Florida Attorney-Client Privilege

Every Florida attorney has a duty of loyalty to his or her client, and this duty of loyalty also means the Florida attorney has a duty to keep the relationship confidential. Every attorney in Florida, regardless of what field of law he or she practices, must perform these duties and act in the best interest of the client. This obligation of confidentiality, as well as the Florida attorney-client privilege, can become complicated to enforce, especially in estate planning.

Ethical Duty of Confidentiality vs. Florida Attorney-Client Privilege

Many people confuse the ethical duty of keep information confidential with Florida attorney-client privilege. Often, the two legal concepts are used hand in hand. The attorney-client privilege in Florida is a rule of evidence that makes communications between the lawyer and client privileged and not subject to disclosure.

The ethical rule of confidentiality can be found in Rule 4-1.6(a) of the Florida Rules of Professional Conduct. This rule prohibits the voluntary disclosure of information relating to the representation of a client without the client’s consent. This duty applies to all information given to the attorney in Florida by the client regardless of any prior determinations. Any information relating to the representation is always confidential. A Florida attorney is forbidden from voluntarily disclosing communications and documents unless an exception applies.

The Florida attorney-client privilege is located in Section 90.502 of the Florida Evidence Code. This law protects the client from compelled disclosure of a confidential client communication. This privilege applies during the litigation process. With regards to estate planning, these communications include not only written and oral communications but also the Will or trust document. For this privilege to apply, the communication must have been made while the attorney was giving legal services to the client, and the communication must have been confidential.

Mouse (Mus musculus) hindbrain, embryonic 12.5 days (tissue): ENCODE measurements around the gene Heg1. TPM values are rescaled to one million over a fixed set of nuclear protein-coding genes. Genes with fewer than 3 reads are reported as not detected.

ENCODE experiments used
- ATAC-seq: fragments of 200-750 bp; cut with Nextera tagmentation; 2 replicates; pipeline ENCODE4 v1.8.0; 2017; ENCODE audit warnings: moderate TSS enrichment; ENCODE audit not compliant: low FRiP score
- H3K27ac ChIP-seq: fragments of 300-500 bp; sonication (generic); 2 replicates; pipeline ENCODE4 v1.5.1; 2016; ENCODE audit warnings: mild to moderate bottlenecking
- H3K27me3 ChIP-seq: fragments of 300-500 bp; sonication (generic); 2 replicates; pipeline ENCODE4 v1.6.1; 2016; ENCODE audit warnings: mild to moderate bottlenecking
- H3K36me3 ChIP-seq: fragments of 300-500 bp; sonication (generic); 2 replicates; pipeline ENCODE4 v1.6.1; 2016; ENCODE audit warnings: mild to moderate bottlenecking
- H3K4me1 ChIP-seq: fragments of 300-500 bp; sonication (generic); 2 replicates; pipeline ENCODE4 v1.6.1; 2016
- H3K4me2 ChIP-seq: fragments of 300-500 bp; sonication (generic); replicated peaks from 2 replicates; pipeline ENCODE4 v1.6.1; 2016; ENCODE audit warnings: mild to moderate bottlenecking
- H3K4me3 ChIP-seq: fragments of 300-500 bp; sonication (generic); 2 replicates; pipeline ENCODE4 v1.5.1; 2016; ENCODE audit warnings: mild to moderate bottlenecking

The Importance of the Privilege in Florida

The Florida attorney-client privilege applies in judicial proceedings in which a lawyer may be called as a witness or may be compelled to produce evidence against the client. The client holds the privilege, which means he or she may prevent the attorney from doing so. This rule allows a client to disclose information to the attorney without fearing this information may later be used against the client.

The rule of confidentiality is much broader than the evidentiary privilege. The rule of confidentiality applies to “any information relating to the representation of the client.” This duty applies whether or not the client is involved in any litigation.

A Florida lawyer’s duty of confidentiality also survives the client, so it applies to the attorney even after the client is dead. A lawyer cannot disclose confidential information following the client’s death. This same rule also applies to the privilege against compelled disclosure. The Florida Evidence Code further states the personal representative of a deceased client may claim the privilege.

Exceptions to the Duty of Confidentiality in Florida

There are a few exceptions to the duty of confidentiality in Florida. The client can waive the duty of confidentiality if the client consents to the waiver. An attorney in Florida may also waive this duty and reveal confidential information “to serve the client’s interest” as long as the client has not expressly prohibited the disclosure.

For more information on how the Florida attorney-client privilege and the duty of confidentiality apply in Florida estate planning contact The Law Office of David Goldman PLLC today.